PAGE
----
80
7
Run A
5.0
1.0
Bun B
25
Cured 5 ruins. at307° F.:
mer may range from a viscous ?uid or a relatively sti?
plastic mass to a hard or tough, thermoplastic resinous
Modulus, psi/300% ________________________ _-
solid, depending chie?y upon the type and concentration
of the catalyst, proportion of cyclic compound in the
Elongation, percent _______________________ __
feed, temperature of polymerization, polymer yield, etc.
Preferably, it has an intrinsic viscosity of above 0.5
(e.g., about 0.6 to 3.0).
Various equivalent materials may be used. For in
Tensile strength, p.s.i__
640
565
1, 185
1, 570
61
615
» Cured 15 mins. at 307° F.:
30
Modulus, p.s.i/300% ______________________ __
775
655
Tensile strength, p.s.i _______________________ __
1, 570
1, 540
Elongation, percent _________________________ __
55
Cured 30 ruins. at 307° F;
Modulus, p.s.i./300%.
Tensile strength, p.s.i
940
1, 700
Elongation, percent. __
4
590
720
1, 760
555
stance, instead of styrene, one may use any of the above
listed vinyl aromatics and also p-ethyl styrene, various 35 The above data show that chlorinated butyl rubber
ethyl or other lower alkyl homologues of styrene, vari
may be effectively cured by either zinc oxide or ferric
ous ring-halogenated styrene homologues, or other cyclic
materials which also polymerize in similar manner with
chloride in .the presence of an isoole?n-vinyl aromatic
copolymer. It will be noted that the ferric chloride cure
isobutylene. Such latter materials include vinyl naph
is the fastest producing a vulcanizate in 5 minutes com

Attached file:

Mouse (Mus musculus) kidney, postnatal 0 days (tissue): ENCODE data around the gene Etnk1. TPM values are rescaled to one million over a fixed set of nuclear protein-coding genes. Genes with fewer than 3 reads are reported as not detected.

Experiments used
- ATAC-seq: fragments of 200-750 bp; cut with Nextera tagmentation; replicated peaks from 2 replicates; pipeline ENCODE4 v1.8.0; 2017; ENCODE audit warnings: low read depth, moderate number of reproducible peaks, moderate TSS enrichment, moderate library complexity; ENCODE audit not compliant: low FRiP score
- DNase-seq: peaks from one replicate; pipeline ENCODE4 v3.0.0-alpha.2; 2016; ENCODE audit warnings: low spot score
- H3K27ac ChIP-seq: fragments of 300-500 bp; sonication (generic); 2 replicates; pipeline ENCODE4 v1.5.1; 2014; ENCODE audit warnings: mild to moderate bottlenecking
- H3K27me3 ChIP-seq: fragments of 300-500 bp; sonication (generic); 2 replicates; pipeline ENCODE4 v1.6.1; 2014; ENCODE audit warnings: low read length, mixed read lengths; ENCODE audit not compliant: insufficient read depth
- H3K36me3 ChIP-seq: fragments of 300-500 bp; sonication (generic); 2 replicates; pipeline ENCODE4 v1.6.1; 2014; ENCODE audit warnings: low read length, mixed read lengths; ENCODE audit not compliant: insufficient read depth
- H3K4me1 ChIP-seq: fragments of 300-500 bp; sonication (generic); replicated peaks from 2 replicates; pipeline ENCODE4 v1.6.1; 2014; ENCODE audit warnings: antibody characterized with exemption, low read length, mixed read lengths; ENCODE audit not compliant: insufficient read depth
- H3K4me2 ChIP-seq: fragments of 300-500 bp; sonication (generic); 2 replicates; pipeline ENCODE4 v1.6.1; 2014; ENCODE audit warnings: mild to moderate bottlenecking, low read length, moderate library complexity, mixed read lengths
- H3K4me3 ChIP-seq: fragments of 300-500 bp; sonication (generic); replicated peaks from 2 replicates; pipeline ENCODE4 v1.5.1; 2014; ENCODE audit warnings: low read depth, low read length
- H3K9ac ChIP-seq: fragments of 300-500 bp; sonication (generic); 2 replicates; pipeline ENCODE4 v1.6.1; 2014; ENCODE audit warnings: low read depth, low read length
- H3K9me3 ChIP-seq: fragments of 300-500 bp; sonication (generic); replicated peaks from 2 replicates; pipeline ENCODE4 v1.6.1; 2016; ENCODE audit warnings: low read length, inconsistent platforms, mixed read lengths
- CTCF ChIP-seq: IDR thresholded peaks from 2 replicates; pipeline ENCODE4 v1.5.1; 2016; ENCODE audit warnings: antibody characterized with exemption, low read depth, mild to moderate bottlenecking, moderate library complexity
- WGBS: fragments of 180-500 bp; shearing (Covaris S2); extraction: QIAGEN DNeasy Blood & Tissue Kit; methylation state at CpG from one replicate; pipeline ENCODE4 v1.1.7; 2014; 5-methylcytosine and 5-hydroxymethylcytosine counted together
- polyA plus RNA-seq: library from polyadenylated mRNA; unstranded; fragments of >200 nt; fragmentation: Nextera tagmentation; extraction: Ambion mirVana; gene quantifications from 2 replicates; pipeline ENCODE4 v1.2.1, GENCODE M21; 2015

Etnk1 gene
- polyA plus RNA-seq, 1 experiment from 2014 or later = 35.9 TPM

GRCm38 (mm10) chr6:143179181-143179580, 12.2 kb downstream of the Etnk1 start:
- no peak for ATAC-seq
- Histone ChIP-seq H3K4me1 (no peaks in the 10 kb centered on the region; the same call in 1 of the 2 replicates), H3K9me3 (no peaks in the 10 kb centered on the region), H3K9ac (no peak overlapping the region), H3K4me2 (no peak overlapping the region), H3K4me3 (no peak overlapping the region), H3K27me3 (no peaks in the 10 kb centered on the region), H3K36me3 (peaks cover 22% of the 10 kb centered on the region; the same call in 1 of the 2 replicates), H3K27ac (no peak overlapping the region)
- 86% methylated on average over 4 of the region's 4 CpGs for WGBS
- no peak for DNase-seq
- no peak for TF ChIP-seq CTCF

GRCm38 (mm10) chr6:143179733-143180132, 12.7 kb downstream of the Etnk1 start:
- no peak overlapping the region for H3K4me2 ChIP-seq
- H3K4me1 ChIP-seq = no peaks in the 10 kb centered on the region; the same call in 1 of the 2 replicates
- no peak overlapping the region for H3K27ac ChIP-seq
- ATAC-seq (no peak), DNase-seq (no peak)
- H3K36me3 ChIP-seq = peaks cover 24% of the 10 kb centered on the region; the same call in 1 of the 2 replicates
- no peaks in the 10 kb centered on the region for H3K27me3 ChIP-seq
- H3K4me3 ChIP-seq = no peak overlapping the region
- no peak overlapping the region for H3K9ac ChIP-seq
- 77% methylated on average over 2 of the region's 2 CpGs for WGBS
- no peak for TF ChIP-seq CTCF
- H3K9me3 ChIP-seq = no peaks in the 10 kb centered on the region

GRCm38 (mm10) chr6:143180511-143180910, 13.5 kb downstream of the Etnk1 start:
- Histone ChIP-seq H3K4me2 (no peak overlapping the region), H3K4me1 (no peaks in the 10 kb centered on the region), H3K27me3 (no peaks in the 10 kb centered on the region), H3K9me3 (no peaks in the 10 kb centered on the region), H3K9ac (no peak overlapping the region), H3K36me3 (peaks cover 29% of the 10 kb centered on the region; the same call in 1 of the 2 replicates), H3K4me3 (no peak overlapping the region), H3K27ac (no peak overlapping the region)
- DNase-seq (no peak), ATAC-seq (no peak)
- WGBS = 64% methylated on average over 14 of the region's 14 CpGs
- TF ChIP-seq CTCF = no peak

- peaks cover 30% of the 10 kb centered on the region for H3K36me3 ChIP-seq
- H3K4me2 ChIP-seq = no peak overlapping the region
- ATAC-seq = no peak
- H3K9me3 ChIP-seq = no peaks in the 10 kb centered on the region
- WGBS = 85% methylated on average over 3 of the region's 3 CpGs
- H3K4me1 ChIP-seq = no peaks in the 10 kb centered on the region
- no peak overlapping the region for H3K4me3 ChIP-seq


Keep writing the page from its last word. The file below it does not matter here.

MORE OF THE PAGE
thalene, indene, dihydronaph-thalene, etc. vInstead of iso 40 parable to a zinc oxide cured vulcanizate cured for 15
butylene, one may use other lower ole?ns, preferably
minutes. A control cured at 307° F. for 30 minutes by
iso-ole?ns such as 2~methyl-butene-l, 3-methyl-butene-1,
ferric chloride but containing no added isoole?n-vinyl
etc. The lower normal ole?ns do not polymerize quite
aromatic copolymer showed a modulus of only 3110 p.s.i,
as readily by the low temperature 'Friedel-‘Crafts tech
a tensile strength of only 925 p.s.i. and an elongation
nique, but may be used, if desired, particularly with 45 of 645%.
higher catalyst concentrations. Although methyl chloride
EXAMPLE II
is the preferred lower alkyl halide for use as diluent
The
same
general
procedure as in Example I was
solvent, one may also use ethyl chloride, propyl chlo
repeated both with and without 5 to 20 Weight percent
tha, etc. As the catalyst, the preferred material is alu 50 of added isoole?n-vinyl aromatic copolymer (of 50 weight
percent each of isobutylene and styrene) except that dur
minum chloride dissolved in methyl chloride, but one
ride, certain of the low boiling ?uorides, para?ins, naph
may also use metal-alkyl type catalysts or boron ?uoride
or other active Friedel-Crafts catalyst, either alone or
dissolved in a suitable solvent. U.S. Patent 2,274,749
describes copolymers of the general type referred to
ing compounding, 0.2 part by weight of phenyl-beta
naphthylamine per 100 parts by‘ weight of chlorinated
butyl rubber copolymer was added as an antioxidant.
The results were as given in Table I, in all instances the